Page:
Northrop Grumman’s UK team has demonstrated its command and control (C2) system in Nato’s Coalition Warrior Interoperability Exercise (CWIX 2020).
CWIX 2020 is a fully distributed virtual event. It connected force labs in the UK and the US across the classified Combined Federated Battle Laboratories Network (CFBLNet).
The exercise saw testing tactics and technology across different scenarios and satellite communications (SATCOM) denied environments.
According to Northrop, SATCOM plays a major role for Joint, All Domain, Command and Control (JADC2).
In the event of a disruption, joint forces must still be able to share time-sensitive information amid the challenges faced in a denied or disrupted space environment.
Northrop Grumman group director Ben Palmer said: “The successful experiment, delivered under the Serapis framework, included a military track management capability applicable to both the maritime and land domains.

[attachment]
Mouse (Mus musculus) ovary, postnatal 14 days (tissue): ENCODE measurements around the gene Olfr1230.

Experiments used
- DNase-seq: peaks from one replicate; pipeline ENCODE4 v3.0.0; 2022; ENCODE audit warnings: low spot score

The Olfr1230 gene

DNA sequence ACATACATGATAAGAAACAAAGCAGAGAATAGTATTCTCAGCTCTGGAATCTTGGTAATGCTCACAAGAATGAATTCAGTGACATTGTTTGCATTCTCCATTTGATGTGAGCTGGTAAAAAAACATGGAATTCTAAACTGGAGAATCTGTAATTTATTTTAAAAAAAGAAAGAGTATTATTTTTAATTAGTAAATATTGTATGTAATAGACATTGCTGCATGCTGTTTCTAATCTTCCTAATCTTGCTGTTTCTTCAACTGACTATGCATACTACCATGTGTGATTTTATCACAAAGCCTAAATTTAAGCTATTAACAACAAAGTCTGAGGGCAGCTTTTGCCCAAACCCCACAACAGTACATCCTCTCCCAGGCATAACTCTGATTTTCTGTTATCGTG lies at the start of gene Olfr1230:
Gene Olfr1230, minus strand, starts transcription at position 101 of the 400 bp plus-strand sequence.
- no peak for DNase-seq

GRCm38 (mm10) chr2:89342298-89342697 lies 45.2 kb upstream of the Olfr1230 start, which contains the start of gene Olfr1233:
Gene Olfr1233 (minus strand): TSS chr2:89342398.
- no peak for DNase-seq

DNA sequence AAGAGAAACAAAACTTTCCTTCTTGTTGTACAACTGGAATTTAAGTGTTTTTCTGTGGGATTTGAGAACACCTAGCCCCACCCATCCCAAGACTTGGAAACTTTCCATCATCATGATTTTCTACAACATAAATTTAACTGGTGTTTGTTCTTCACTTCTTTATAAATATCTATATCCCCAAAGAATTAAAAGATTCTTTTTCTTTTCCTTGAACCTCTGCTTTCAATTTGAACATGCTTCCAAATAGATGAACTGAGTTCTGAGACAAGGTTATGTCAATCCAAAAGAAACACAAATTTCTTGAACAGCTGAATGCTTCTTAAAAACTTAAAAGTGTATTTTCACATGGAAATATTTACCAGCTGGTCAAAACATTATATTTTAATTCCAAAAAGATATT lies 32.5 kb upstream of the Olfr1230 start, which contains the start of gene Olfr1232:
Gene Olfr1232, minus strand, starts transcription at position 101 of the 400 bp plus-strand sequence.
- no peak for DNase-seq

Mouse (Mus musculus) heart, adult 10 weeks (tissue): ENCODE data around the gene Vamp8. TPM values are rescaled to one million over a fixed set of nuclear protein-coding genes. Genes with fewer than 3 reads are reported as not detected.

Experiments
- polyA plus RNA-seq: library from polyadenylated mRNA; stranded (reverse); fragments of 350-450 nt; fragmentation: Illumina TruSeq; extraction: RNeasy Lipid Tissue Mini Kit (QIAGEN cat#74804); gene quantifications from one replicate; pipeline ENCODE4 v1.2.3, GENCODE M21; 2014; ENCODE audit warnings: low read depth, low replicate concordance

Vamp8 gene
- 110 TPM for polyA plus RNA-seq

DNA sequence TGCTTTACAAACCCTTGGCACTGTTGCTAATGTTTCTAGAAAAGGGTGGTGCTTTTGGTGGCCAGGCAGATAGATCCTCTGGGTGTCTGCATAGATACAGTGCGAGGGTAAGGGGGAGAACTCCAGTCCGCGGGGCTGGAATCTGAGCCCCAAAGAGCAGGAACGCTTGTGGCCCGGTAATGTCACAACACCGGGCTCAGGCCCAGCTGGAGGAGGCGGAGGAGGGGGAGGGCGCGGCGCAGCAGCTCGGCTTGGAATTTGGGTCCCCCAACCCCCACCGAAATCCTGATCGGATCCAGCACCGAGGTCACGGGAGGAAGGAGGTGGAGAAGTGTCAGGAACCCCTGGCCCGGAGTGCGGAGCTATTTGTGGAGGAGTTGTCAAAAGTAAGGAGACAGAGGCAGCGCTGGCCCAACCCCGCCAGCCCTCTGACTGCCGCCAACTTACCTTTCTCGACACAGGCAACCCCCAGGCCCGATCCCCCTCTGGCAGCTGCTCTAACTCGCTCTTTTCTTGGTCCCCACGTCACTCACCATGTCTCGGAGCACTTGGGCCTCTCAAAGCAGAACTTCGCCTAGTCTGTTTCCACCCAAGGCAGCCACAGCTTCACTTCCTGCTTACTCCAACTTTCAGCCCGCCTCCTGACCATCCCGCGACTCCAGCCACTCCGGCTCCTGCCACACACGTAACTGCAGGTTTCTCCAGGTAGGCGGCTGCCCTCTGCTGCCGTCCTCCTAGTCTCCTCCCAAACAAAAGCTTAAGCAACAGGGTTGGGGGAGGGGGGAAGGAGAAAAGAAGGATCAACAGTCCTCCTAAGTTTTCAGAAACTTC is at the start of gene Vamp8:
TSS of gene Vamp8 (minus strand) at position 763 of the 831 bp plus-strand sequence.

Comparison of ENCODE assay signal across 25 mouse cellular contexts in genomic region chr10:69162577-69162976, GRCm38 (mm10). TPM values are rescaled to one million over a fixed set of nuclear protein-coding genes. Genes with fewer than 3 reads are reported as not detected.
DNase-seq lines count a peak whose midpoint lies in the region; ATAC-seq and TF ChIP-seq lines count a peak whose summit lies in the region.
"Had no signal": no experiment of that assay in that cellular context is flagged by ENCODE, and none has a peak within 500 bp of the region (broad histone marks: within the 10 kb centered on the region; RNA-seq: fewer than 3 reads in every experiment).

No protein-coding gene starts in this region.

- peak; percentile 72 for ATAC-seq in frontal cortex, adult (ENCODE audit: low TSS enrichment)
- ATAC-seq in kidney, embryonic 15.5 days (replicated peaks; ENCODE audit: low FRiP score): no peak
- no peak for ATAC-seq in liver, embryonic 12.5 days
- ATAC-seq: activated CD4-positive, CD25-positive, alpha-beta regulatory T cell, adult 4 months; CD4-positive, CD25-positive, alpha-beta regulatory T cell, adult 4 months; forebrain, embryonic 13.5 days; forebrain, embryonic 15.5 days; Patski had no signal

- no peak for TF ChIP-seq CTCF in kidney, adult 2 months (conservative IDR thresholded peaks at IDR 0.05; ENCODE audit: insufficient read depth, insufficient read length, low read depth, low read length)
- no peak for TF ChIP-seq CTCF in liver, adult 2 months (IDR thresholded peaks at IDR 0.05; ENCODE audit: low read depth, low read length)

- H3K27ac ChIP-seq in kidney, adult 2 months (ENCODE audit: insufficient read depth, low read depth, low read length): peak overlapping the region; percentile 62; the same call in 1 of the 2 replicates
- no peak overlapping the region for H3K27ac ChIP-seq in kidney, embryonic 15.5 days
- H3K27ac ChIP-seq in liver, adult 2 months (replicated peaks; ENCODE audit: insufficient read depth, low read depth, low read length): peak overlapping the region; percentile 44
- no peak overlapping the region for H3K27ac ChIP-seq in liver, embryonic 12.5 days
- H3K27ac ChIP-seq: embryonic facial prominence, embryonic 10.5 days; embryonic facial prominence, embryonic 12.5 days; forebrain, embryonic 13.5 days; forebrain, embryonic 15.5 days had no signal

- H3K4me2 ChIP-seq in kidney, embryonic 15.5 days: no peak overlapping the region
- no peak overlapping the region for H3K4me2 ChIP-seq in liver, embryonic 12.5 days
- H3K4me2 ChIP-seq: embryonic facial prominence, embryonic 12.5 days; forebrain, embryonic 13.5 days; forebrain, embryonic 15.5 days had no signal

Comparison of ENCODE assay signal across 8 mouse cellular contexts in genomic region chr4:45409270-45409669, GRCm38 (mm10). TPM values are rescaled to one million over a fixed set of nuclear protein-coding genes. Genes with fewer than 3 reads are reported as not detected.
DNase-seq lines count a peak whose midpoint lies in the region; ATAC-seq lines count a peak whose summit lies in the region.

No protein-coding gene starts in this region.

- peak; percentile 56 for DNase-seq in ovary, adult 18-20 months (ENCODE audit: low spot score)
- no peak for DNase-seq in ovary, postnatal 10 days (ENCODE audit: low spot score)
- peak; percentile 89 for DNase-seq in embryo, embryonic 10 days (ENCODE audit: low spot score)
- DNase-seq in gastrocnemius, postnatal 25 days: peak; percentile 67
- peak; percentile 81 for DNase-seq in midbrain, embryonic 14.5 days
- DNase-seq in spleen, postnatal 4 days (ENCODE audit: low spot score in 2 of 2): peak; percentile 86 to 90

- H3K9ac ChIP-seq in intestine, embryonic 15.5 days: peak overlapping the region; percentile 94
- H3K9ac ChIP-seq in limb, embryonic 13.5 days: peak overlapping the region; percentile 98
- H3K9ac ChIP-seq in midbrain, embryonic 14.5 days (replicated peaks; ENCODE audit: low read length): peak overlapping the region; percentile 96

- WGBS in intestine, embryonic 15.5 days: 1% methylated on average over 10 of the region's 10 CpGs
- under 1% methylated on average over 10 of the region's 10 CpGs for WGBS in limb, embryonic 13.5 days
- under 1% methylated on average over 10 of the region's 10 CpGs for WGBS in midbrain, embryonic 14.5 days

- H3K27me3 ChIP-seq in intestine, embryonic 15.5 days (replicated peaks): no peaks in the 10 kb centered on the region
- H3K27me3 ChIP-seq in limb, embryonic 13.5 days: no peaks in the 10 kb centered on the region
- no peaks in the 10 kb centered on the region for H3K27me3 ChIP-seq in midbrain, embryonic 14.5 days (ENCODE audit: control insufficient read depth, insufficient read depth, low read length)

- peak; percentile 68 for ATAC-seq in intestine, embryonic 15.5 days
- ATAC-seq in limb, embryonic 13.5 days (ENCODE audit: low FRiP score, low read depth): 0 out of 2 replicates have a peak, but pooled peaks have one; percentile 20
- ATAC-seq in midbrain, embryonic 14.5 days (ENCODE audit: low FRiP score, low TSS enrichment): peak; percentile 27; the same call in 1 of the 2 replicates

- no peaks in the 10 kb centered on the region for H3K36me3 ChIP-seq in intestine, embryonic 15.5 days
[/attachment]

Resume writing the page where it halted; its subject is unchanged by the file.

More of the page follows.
“Grumman’s UK team demonstrated their ability to deliver, integrate and operate systems Northrop for Nato forces to fully test SATCOM operations in advanced, real-life scenarios.”
The company worked with the Defence Science and Technology Laboratory (Dstl) and Thales UK to develop a simulated alternative beyond-line-of-sight (BLOS) communications network environment.
During the demo, Northrop installed its Interoperable C4I Services (ICS) product to deliver track management capabilities on the network.
The company’s ICS is used by more than 3,000 customers across the world.
Developed based on the Common Operating Environment (COE) software, ICS ensures interoperability with other COE-based systems.
Furthermore, it allows the incorporation of additional third-party applications for mission-specific customer requirements.
Last month, Northrop Grumman secured a $3.6bn IDIQ battlefield airborne communications node (BACN) contract from the US Air Force.